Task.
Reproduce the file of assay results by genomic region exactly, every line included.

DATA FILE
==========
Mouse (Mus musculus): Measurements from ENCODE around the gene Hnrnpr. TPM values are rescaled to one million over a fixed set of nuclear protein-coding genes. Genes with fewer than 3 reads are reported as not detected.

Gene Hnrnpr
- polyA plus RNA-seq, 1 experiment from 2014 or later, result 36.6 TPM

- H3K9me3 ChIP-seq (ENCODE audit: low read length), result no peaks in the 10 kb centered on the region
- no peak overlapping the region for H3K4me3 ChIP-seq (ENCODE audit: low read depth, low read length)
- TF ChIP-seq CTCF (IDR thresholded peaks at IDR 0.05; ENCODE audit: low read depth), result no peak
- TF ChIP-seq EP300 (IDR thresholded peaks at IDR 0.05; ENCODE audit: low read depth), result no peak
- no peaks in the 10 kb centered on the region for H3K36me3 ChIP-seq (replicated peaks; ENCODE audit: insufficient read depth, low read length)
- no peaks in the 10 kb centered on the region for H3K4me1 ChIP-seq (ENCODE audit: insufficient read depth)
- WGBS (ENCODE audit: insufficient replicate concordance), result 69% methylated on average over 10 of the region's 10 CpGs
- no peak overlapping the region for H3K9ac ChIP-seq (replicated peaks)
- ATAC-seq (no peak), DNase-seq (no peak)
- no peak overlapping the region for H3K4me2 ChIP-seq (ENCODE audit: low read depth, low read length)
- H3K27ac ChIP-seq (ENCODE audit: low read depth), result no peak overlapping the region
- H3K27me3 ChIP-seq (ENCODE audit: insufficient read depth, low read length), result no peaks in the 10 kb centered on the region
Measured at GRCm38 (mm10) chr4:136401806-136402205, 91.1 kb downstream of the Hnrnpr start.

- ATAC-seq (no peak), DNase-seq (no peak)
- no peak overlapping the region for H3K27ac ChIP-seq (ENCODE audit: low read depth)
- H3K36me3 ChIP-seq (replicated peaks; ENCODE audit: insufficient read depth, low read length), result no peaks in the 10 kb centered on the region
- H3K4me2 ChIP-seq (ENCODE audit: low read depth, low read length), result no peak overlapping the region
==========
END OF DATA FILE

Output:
Mouse (Mus musculus): Measurements from ENCODE around the gene Hnrnpr. TPM values are rescaled to one million over a fixed set of nuclear protein-coding genes. Genes with fewer than 3 reads are reported as not detected.

Gene Hnrnpr
- polyA plus RNA-seq, 1 experiment from 2014 or later, result 36.6 TPM

- H3K9me3 ChIP-seq (ENCODE audit: low read length), result no peaks in the 10 kb centered on the region
- no peak overlapping the region for H3K4me3 ChIP-seq (ENCODE audit: low read depth, low read length)
- TF ChIP-seq CTCF (IDR thresholded peaks at IDR 0.05; ENCODE audit: low read depth), result no peak
- TF ChIP-seq EP300 (IDR thresholded peaks at IDR 0.05; ENCODE audit: low read depth), result no peak
- no peaks in the 10 kb centered on the region for H3K36me3 ChIP-seq (replicated peaks; ENCODE audit: insufficient read depth, low read length)
- no peaks in the 10 kb centered on the region for H3K4me1 ChIP-seq (ENCODE audit: insufficient read depth)
- WGBS (ENCODE audit: insufficient replicate concordance), result 69% methylated on average over 10 of the region's 10 CpGs
- no peak overlapping the region for H3K9ac ChIP-seq (replicated peaks)
- ATAC-seq (no peak), DNase-seq (no peak)
- no peak overlapping the region for H3K4me2 ChIP-seq (ENCODE audit: low read depth, low read length)
- H3K27ac ChIP-seq (ENCODE audit: low read depth), result no peak overlapping the region
- H3K27me3 ChIP-seq (ENCODE audit: insufficient read depth, low read length), result no peaks in the 10 kb centered on the region
Measured at GRCm38 (mm10) chr4:136401806-136402205, 91.1 kb downstream of the Hnrnpr start.

- ATAC-seq (no peak), DNase-seq (no peak)
- no peak overlapping the region for H3K27ac ChIP-seq (ENCODE audit: low read depth)
- H3K36me3 ChIP-seq (replicated peaks; ENCODE audit: insufficient read depth, low read length), result no peaks in the 10 kb centered on the region
- H3K4me2 ChIP-seq (ENCODE audit: low read depth, low read length), result no peak overlapping the region